Choosing a bulb to charge your glow in the dark
The brightness and type of bulb
determines the efficiency at which
phosphorescent material charges.
Efficient bulbs not only charge
faster, but can obtain a brighter
level of glow.
A black light shining on a glow
surface for 30 seconds will cause
that surface to be 10 times brighter
than a flashlight on it for 6 hours.
Here is a simple list of bulbs in
order from least to most efficient:
Incandescent - standard light bulb
Compact Fluorescent or CFL - spiral
Fluorescent Bulbs - long tubes
Black Light Tube
The efficiency of light as a
phosphorescent charging source is
determined by its brightness and its
spectrum. White light is comprised
of equal amounts of all of the
colors, such as red, green, and
blue. White light bulbs typically
also emit ultraviolet (UV) light,
which is the "color" above purple in
the spectrum, which humans can not
Each part of the spectrum effects
glow in the dark materials
Red light actually discharges the
Green light is neutral.
Blue Light inefficiently charges the
Ultraviolet light charges the
A standard incandescent light bulb
emits similar amounts of the four
colors above. The green does not
effect the glow pigments. The red
discharges and the blue charges in
similar amounts, which results in a
cancelation. The result is that only
the ultraviolet is working to charge
the phosphorescent pigments.
Therefore, when using a 100 watt
incandescent light bulb as a
charging source, only about 10-25
watts are working to actually charge
the pigment. Therefore, a 60 watt
black light bulb will far outperform
the higher powered white light.
The efficiency of white light can be
determined by the ratios of the
colors contained. "Warm" lights
contain more red and therefore are
poor for charging glow in the dark
items. "Cool" or "Daylight" bulbs
contain more blue and therefore are
slightly more efficient. Fluorescent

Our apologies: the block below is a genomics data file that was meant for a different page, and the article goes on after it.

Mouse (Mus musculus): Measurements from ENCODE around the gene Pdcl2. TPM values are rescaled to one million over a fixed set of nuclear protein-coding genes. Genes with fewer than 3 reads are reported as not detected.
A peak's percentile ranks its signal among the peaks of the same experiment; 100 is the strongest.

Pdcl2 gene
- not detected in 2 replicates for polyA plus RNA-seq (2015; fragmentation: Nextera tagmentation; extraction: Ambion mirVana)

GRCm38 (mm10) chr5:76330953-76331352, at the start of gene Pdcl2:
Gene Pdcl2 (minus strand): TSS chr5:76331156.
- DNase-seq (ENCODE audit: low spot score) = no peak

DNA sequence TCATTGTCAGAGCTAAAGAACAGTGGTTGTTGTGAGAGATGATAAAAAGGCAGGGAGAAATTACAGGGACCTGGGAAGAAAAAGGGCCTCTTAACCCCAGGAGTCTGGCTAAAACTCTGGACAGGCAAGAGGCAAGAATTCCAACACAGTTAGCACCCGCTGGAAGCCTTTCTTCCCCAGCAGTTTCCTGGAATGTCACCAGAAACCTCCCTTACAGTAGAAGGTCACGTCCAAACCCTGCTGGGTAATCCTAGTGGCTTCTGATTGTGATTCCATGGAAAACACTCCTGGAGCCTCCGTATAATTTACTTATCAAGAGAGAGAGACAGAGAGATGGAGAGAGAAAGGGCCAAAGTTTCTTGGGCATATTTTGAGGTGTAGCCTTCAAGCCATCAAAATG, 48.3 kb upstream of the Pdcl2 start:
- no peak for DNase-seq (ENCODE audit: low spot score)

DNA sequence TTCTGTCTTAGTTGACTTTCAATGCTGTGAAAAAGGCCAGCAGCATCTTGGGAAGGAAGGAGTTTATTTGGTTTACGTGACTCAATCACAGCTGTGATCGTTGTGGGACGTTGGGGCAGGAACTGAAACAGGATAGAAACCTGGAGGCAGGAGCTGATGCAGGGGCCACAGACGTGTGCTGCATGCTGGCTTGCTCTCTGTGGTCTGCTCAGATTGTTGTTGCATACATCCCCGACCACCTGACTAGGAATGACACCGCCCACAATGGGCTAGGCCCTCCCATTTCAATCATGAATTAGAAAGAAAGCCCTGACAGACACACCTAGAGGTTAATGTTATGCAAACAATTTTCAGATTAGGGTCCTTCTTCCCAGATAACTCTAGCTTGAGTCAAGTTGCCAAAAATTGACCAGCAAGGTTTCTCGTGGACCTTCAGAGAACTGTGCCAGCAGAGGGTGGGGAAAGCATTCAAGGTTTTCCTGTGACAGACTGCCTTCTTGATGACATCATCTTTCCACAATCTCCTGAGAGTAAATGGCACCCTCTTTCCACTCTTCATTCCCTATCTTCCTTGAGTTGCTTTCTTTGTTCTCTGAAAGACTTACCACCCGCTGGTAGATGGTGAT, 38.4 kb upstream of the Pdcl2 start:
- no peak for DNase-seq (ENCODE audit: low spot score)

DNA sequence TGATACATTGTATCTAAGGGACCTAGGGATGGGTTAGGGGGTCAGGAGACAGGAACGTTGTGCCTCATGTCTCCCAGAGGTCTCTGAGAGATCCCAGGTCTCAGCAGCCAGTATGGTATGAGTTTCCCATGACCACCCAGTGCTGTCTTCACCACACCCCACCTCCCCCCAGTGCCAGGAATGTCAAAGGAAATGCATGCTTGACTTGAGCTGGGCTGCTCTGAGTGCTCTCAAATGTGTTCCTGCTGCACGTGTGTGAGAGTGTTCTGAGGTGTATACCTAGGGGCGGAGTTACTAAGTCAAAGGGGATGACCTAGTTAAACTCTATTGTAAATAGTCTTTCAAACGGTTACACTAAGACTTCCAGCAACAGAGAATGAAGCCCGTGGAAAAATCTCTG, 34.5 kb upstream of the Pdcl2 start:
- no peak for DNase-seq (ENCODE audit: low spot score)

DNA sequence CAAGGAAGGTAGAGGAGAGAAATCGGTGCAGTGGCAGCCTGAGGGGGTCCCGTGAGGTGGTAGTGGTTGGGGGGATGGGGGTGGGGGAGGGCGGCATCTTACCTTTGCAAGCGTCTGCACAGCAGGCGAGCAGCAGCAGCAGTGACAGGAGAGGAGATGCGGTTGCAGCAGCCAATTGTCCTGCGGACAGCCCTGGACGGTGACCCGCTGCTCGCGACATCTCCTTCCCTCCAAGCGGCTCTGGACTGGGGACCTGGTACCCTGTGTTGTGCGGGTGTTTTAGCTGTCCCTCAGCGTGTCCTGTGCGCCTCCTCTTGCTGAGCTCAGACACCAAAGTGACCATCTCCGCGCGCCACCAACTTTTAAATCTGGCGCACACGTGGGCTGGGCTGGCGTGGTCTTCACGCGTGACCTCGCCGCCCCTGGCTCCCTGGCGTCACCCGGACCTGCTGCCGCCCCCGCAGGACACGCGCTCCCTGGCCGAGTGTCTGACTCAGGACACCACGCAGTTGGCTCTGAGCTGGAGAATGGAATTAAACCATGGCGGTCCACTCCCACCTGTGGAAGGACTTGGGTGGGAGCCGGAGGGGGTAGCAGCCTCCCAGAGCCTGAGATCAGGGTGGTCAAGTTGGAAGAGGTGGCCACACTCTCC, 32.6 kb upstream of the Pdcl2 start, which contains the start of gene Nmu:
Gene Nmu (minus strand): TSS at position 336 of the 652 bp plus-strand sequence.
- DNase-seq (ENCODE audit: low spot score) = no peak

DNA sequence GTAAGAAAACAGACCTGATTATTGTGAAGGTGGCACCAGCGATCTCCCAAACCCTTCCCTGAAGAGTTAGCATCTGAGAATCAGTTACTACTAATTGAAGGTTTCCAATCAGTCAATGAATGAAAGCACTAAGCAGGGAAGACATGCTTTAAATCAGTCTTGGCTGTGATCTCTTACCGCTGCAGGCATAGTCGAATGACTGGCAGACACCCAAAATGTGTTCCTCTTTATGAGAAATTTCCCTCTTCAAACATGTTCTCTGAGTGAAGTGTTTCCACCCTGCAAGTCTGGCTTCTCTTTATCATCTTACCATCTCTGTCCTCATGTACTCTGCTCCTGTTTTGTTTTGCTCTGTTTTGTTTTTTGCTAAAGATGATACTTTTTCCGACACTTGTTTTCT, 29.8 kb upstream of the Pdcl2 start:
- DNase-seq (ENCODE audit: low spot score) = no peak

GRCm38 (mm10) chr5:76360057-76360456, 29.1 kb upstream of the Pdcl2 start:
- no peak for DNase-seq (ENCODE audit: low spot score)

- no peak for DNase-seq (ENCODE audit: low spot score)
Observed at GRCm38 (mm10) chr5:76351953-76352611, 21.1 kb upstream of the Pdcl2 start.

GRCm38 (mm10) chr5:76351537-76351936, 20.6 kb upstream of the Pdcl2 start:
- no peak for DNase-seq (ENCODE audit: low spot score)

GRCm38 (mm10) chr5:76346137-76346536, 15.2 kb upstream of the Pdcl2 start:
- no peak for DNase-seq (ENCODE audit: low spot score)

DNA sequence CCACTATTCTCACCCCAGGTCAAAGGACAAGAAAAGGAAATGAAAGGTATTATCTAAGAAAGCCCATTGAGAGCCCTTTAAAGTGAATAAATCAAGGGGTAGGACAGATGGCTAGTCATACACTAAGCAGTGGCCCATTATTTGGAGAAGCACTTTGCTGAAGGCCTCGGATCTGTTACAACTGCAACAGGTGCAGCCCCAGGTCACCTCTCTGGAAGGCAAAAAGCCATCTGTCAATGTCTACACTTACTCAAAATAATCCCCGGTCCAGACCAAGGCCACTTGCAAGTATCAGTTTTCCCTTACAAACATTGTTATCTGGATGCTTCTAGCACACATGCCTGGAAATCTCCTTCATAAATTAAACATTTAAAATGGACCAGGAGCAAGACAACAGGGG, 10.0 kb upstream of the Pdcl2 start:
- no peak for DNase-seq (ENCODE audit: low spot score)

bulbs, both CFL and tube style,
naturally emit more ultraviolet
light, which makes them more
Black lights have another major
advantage. White light bulbs cause
the human eye to adjust to the
bright light. When the light is
removed, it takes 15 minutes for
human eyes to adjust back to the
darkness. If your eyes are adjusted
for a bright room, then even the
brightest phosphorescent material
will appear dim when the light is
Black lights do not cause your eyes
to readjust. For most applications,
this will cause the glow in the dark
materials to "appear" considerably
The final major consideration is direct vs. reflected light.
Many ceiling fixtures are designed to point light down onto a room.
Therefore, the only light reaching the glow in the dark stars on your
ceiling is reflected. Reflected light is extremely inefficient for
This holds true for sunlight entering through a window. While a
room inside may look bright, it is mostly from reflected light.
This is also why glow in the dark house numbers on a west-facing house
are brighter at 10pm than an east-facing house.
A frequently asked question at Glow Inc. is "How long does it take to
get a full charge" The easy answer is that any of our products will be
at their maximum charge from any light source in 20 minutes. However,
that is a useless answer.
"Maximum Charge" will change depending on the light source. A black
light on for seconds can cause our products to glow brighter than an
incandescent bulb lit for 10 hours. Of course, the speed of charge is
also determined by the light source.
A "full charge" is also a hard statement. Under black light, most
pigments will get to 80% of their charge within seconds, 90% over 30
seconds, 95% over about 2 minutes, 100% in about 10 minutes.
This is further complicated by the size of the pigment. Larger pigments
can glow brighter and longer, but charge slower.
In conclusion, use a black light if possible. If white light is
needed use CFL "Daylight" bulbs.A request from the author:
Glow Inc. has always
been at the forefront of providing free technical information on the
subject of "glow in the dark". Most recently, we added the
Glow in the Dark Forum so that
customers can add to this free information base.
However, we are in
desperate need of exposure on the Internet. If you enjoyed this
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